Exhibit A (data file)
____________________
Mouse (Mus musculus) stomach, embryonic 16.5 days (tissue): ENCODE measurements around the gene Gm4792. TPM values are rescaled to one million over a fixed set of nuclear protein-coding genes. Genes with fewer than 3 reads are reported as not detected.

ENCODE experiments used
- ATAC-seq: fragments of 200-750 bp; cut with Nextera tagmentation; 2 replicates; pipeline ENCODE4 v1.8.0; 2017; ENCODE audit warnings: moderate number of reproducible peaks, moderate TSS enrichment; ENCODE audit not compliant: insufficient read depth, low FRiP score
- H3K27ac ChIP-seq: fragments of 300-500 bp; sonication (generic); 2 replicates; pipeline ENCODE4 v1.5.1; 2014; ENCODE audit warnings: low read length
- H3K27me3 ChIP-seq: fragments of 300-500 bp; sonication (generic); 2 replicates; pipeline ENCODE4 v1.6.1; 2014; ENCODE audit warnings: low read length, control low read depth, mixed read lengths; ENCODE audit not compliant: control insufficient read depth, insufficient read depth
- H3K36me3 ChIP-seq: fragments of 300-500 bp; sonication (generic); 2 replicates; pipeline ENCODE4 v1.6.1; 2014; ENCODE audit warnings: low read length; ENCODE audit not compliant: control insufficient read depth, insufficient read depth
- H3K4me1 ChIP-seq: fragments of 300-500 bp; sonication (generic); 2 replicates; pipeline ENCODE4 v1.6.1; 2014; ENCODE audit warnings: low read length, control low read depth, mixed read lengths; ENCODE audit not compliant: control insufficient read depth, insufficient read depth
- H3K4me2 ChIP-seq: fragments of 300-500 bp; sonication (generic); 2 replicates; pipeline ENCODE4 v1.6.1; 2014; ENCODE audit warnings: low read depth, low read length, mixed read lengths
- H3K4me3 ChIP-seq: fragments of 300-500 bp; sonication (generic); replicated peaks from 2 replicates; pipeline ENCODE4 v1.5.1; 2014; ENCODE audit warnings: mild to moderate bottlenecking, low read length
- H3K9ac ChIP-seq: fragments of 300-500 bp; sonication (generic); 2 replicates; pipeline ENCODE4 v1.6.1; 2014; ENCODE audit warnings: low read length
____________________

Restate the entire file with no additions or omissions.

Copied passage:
Mouse (Mus musculus) stomach, embryonic 16.5 days (tissue): ENCODE measurements around the gene Gm4792. TPM values are rescaled to one million over a fixed set of nuclear protein-coding genes. Genes with fewer than 3 reads are reported as not detected.

ENCODE experiments used
- ATAC-seq: fragments of 200-750 bp; cut with Nextera tagmentation; 2 replicates; pipeline ENCODE4 v1.8.0; 2017; ENCODE audit warnings: moderate number of reproducible peaks, moderate TSS enrichment; ENCODE audit not compliant: insufficient read depth, low FRiP score
- H3K27ac ChIP-seq: fragments of 300-500 bp; sonication (generic); 2 replicates; pipeline ENCODE4 v1.5.1; 2014; ENCODE audit warnings: low read length
- H3K27me3 ChIP-seq: fragments of 300-500 bp; sonication (generic); 2 replicates; pipeline ENCODE4 v1.6.1; 2014; ENCODE audit warnings: low read length, control low read depth, mixed read lengths; ENCODE audit not compliant: control insufficient read depth, insufficient read depth
- H3K36me3 ChIP-seq: fragments of 300-500 bp; sonication (generic); 2 replicates; pipeline ENCODE4 v1.6.1; 2014; ENCODE audit warnings: low read length; ENCODE audit not compliant: control insufficient read depth, insufficient read depth
- H3K4me1 ChIP-seq: fragments of 300-500 bp; sonication (generic); 2 replicates; pipeline ENCODE4 v1.6.1; 2014; ENCODE audit warnings: low read length, control low read depth, mixed read lengths; ENCODE audit not compliant: control insufficient read depth, insufficient read depth
- H3K4me2 ChIP-seq: fragments of 300-500 bp; sonication (generic); 2 replicates; pipeline ENCODE4 v1.6.1; 2014; ENCODE audit warnings: low read depth, low read length, mixed read lengths
- H3K4me3 ChIP-seq: fragments of 300-500 bp; sonication (generic); replicated peaks from 2 replicates; pipeline ENCODE4 v1.5.1; 2014; ENCODE audit warnings: mild to moderate bottlenecking, low read length
- H3K9ac ChIP-seq: fragments of 300-500 bp; sonication (generic); 2 replicates; pipeline ENCODE4 v1.6.1; 2014; ENCODE audit warnings: low read length